After such amazing films as Ben Hur and Gladiator, I’m a definite fan of what the industry refers to as “swords and sandals” epics, films that take place during the first century or two of the common era. The Eagle takes place during this same era, 140AD, and is a tale of a Roman commander who seeks to restore his family’s honor by recovering a lost golden eagle from the far northern hinterlands of Britain.
The story is based on the book The Eagle of the Ninth, with Marcus Aquila (Channing Tatum) seeking to restore the honor of his family twenty years after his father Flavius (Aladar Lakloth) led the Ninth Legion to their mysterious demise in the area we now know of as Scotland. The Ninth, 5000 men strong, marched to claim the lands for Rome, carrying along a symbol of Roman authority — the eagle — but were never heard from again. In response, Emperor Hadrian commissioned the building of Hadrian’s Wall, a dividing line between Roman Britain and the wilderness.
The problem with The Eagle is that Marcus and his slave pal Esca (Jamie Bell) fight the occasionally nobel savages and travel northward of the Wall to recover the lost eagle, but never with passion and enthusiasm. Indeed, there were times that it felt more like a History Channel reenactment of a famous second century Roman battle than an actual movie.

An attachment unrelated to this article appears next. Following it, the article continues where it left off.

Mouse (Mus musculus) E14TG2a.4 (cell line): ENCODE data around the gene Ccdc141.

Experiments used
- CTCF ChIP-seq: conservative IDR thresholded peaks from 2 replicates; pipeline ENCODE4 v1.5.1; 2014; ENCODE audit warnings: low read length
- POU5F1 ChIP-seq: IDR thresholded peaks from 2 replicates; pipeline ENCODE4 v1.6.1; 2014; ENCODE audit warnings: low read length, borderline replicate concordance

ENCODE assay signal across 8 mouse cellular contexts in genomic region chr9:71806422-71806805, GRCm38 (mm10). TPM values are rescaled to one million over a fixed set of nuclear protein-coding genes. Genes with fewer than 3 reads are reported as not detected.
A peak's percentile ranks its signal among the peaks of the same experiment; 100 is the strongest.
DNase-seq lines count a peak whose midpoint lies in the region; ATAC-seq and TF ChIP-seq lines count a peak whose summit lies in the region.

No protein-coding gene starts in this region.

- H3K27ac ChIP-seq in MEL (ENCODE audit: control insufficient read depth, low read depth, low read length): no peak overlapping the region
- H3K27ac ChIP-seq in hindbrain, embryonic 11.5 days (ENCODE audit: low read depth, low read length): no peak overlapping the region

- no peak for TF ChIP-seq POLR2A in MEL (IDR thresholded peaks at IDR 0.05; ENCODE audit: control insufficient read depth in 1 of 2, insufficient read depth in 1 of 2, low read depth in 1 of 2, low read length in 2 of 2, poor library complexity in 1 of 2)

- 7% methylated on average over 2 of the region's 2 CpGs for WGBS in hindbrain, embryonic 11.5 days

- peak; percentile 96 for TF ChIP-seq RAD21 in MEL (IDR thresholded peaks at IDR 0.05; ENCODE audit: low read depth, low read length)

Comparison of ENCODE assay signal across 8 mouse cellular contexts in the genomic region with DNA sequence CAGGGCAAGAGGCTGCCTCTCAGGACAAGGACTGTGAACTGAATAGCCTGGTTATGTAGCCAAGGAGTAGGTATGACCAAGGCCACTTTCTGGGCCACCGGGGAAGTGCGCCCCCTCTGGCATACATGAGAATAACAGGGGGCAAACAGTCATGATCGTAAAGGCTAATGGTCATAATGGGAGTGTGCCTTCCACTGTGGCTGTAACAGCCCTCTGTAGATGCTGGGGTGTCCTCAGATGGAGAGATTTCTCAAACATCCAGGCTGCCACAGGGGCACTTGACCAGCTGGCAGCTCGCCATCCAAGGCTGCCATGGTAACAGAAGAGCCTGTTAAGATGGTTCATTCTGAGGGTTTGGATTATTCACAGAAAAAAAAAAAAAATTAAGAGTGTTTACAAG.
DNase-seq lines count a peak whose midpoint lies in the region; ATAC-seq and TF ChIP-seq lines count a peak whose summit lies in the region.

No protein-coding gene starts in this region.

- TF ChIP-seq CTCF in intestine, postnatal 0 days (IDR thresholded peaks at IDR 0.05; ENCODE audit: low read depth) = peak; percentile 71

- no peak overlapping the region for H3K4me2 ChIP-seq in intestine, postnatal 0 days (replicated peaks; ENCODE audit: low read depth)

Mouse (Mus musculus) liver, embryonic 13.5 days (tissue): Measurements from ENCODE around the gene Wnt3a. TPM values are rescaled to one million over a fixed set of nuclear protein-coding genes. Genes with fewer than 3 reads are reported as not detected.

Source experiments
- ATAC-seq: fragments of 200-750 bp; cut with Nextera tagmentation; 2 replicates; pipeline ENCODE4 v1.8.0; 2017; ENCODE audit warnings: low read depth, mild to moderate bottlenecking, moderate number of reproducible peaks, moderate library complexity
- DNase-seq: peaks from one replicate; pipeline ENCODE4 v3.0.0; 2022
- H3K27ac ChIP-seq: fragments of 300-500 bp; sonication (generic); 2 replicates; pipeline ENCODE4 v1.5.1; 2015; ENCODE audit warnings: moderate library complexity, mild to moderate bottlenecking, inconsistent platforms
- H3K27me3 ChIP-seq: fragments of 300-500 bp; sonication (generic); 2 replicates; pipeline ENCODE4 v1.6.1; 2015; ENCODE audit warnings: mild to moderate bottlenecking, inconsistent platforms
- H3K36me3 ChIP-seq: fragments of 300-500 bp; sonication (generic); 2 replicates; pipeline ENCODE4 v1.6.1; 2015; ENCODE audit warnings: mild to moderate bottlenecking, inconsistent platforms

Donald Sutherland makes an appearance as wise, beloved Uncle Aquila, but seems wasted in the film and plays the part with a lack of commitment that had me expecting him to wink at us, the viewers, at more than one point in the narrative. “We’re just play-acting, right?”
The story of The Eagle is a terrific one of family honor, commitment and freedom, even occasionally touching on whether the Romans had the right to invade and occupy Britain, but the cast walked through their parts, leaving it curiously unengaging. Does Marcus succeed? By the end of the film, you just don’t really care.